Some strategies that might help when flying with vertigo include wearing ear plugs or ear muffs to muffle the intensity of the sound. You an also use headphones to listen to soft music, ocean waves, or other relaxing audio recordings like nature sounds while you are traveling.
Reducing auditory input is especially helpful for reducing migraine-associated vertigo while traveling.
Travel Causes Dehydration
Dehydration is a common result of traveling. Dehydration can result in two specific problems related to dizziness and vertigo.
Sometimes dehydration can trigger an onset of BPPV vertigo. This is usually first felt while lying down or rolling over in bed, but can also cause imbalance while standing.
Dehydration can also cause orthostatic hypotension. This is when blood pressure drops with standing up and causes lightheadedness.
In order to minimize dehydration, I recommend that you avoid drinking alcohol in airport bars and on the plane. Alcohol can cause or worsen symptoms of dizziness and vertigo, and may interact with medications.
Low Blood Sugar Causes Dizziness
I also suggest that you pack healthy snacks to avoid low blood sugar when flying with vertigo.
On the Plane
Opt for a soft cervical collar neck brace instead of a Travel pillow for more support. You can purchase a soft cervical collar at most walk-in pharmacies.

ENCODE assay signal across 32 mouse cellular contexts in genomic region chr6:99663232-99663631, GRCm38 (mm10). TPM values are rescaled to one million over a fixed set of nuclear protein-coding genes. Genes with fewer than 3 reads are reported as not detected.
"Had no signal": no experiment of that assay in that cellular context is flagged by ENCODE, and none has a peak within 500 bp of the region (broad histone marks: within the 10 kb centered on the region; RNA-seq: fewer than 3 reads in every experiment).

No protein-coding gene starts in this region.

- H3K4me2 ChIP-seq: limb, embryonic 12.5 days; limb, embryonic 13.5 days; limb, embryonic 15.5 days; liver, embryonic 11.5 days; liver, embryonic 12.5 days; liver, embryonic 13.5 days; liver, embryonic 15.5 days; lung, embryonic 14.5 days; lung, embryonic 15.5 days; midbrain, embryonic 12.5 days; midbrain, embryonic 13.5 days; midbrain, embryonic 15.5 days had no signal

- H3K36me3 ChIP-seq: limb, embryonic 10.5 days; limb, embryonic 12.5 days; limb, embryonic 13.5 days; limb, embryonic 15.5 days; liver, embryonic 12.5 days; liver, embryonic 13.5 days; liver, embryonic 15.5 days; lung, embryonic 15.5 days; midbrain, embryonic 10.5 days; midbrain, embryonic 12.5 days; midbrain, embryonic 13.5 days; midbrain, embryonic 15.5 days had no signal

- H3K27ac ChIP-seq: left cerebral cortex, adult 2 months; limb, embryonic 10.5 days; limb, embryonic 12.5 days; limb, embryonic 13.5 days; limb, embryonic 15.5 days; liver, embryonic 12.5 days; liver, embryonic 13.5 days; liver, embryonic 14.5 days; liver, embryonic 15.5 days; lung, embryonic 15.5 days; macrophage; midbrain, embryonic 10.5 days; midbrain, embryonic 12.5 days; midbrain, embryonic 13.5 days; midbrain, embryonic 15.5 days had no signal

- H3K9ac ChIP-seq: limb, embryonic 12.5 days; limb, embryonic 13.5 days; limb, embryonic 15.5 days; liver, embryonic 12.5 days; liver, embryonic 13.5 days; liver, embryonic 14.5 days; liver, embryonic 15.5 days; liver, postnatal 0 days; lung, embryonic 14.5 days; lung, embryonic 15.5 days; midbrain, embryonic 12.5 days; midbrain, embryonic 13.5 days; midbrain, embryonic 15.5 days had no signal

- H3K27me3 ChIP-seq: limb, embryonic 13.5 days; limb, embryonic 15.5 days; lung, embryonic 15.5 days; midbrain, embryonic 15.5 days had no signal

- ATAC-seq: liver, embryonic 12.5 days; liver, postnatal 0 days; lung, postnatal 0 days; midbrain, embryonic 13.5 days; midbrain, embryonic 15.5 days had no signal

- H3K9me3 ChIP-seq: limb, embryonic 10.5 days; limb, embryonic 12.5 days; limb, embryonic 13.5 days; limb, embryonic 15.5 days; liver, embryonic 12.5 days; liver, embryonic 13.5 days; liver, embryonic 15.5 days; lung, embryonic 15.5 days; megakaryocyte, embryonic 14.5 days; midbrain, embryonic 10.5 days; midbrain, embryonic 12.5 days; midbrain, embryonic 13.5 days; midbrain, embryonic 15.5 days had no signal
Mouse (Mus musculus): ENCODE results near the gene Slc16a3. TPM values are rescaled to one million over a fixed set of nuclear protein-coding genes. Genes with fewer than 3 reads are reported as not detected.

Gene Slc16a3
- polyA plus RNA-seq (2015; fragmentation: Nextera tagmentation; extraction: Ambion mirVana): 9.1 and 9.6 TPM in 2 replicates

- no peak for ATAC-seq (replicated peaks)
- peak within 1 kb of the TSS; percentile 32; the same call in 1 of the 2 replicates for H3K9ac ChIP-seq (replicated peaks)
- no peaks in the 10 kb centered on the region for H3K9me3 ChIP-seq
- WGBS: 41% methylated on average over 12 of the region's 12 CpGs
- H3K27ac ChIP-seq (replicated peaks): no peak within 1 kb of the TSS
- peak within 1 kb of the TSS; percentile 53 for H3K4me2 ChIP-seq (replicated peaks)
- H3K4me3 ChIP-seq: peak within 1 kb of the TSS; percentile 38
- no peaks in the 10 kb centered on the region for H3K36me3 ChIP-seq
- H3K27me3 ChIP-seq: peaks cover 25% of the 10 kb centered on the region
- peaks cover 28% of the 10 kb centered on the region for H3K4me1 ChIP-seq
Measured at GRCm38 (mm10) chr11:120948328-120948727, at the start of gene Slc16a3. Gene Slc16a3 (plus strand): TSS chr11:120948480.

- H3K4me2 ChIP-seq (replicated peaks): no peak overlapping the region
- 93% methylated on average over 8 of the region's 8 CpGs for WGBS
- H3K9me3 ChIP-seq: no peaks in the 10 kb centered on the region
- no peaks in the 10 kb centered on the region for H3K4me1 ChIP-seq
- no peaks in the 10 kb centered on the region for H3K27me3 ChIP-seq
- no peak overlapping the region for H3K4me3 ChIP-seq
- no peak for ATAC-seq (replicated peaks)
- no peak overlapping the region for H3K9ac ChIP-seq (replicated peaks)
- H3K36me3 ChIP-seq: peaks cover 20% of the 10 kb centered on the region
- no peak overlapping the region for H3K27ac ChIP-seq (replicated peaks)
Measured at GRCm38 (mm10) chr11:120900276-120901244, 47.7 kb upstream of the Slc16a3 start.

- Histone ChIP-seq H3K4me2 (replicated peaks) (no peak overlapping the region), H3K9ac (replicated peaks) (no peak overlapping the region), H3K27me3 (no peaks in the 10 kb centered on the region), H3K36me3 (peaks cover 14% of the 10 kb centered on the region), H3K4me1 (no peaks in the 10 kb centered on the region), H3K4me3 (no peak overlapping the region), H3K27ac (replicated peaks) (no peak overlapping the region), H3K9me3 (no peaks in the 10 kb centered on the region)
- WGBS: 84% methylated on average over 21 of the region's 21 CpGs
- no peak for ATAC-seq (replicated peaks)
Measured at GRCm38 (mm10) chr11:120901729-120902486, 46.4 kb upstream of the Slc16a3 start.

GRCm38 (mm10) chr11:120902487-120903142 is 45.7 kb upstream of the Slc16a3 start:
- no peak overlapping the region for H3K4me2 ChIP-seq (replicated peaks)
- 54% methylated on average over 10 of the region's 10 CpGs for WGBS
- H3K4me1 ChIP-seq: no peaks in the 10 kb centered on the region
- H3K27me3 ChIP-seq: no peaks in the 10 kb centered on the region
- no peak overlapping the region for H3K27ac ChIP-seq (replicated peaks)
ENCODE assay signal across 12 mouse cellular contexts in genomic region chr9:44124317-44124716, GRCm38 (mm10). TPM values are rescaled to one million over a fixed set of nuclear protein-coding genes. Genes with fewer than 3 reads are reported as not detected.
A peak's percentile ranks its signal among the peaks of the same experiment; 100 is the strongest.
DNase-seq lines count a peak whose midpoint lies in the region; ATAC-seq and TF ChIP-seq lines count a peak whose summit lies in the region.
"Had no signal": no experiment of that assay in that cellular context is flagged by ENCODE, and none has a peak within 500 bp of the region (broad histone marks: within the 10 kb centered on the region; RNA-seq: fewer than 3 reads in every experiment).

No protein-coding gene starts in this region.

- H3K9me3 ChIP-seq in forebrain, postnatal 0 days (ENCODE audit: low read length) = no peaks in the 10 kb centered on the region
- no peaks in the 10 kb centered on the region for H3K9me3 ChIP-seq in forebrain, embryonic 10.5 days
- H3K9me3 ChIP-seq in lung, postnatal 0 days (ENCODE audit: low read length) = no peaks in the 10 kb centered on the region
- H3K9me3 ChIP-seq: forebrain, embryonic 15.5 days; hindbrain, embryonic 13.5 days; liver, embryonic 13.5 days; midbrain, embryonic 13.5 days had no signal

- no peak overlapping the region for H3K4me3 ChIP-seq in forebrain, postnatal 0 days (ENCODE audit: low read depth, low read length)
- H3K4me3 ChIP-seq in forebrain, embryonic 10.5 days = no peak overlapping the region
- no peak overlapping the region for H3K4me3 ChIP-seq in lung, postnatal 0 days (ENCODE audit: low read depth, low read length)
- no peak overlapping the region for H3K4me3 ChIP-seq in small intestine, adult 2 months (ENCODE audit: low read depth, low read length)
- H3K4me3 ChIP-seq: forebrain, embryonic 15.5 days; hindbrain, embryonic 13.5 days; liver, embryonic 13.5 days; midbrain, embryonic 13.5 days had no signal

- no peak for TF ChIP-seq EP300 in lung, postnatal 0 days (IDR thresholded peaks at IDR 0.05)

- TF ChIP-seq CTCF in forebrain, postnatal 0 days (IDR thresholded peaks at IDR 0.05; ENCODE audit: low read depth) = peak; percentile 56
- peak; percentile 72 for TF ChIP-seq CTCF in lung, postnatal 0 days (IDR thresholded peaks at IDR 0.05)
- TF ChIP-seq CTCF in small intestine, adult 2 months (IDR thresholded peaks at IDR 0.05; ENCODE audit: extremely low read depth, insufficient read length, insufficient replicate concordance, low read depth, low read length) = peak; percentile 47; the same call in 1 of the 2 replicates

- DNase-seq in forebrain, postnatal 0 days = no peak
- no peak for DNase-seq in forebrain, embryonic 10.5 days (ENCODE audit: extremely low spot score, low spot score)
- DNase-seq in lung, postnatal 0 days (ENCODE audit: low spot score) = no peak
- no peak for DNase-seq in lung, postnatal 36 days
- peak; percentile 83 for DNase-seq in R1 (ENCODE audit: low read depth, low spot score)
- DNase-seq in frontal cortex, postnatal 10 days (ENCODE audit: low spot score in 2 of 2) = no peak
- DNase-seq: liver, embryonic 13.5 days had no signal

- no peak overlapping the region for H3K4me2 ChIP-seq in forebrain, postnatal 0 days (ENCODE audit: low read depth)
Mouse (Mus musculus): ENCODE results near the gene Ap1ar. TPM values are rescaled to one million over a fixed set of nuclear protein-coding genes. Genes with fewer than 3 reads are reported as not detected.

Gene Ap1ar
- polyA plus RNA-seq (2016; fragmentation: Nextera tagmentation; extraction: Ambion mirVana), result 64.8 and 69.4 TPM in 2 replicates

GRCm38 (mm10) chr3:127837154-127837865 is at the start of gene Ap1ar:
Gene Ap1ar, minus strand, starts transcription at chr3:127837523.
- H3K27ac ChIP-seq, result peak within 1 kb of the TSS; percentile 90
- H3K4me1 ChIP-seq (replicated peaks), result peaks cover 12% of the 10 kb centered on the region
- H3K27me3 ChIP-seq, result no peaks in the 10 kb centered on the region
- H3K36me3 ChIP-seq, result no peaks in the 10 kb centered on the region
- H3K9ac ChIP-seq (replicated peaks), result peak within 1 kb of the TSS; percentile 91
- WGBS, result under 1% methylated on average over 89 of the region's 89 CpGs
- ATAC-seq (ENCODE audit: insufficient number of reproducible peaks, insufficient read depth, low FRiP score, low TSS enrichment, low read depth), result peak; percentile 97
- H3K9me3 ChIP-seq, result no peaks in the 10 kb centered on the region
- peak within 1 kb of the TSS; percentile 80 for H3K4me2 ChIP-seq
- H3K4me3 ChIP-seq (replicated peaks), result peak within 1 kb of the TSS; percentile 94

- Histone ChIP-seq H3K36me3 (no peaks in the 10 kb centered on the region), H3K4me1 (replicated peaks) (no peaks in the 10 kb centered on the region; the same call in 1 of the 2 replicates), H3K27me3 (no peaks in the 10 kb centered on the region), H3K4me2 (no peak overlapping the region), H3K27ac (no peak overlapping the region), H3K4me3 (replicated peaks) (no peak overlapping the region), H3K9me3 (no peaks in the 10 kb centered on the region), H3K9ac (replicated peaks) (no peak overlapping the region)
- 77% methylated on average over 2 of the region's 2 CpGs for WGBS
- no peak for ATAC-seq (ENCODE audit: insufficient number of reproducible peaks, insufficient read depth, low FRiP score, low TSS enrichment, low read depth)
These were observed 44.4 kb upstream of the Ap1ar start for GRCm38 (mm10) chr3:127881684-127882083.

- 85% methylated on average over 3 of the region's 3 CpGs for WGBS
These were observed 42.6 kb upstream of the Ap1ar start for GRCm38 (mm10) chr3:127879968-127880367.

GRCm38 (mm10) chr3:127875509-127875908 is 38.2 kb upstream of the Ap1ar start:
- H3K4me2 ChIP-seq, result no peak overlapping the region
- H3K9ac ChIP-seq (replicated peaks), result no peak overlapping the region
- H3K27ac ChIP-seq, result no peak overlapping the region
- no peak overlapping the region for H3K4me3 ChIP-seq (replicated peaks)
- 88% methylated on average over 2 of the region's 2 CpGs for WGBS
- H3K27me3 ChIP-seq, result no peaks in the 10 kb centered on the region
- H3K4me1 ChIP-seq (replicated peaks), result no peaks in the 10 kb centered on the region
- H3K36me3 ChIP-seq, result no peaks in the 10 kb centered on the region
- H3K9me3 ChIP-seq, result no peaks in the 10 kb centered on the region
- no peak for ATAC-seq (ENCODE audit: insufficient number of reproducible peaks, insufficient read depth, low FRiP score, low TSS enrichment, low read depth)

During the flight, you may feel triggered by changes in cabin pressure, strong smells of body odor or perfume of neighbors, and turbulence. Any of these sensory stimuli could make you feel more dizzy, or they may not bother you at all.
Those sensory inputs may be especially magnified and unpleasant if you have a vestibular migraine.
For changes in cabin pressure, you can try to make sure to pop your ears by chewing candy or gum. Chewing and swallowing will help your Eustachian tube gape open to regulate the air pressure in your middle ear.
You can cover your nose with a scarf or handkerchief if your neighbor has on strong cologne or bad breath that is making you feel nauseous.
You can brace yourself with your arms on the armrests, and knees resting against the seat in front of you if you feel like you are losing your balance during any turbulence.
The most important thing is to stay calm so you do not escalate any true dizziness, vertigo, or nausea. Stress makes those uncomfortable symptoms feel worse and last longer than they would if you remain calm.
I was able to remain calm while I was traveling by focusing on what I wanted to share with you about the experience.
This blog is provided for informational purposes only. The content and any comments by Dr. Kim Bell, DPT are not intended to be a substitute for professional medical advice, diagnosis, or treatment. Always seek the advice of your physician or other qualified health provider with any questions you may have regarding a medical condition. The details of any case mentioned in this post represent a typical patient that Dr. Bell might see and do not describe the circumstances of a specific individual.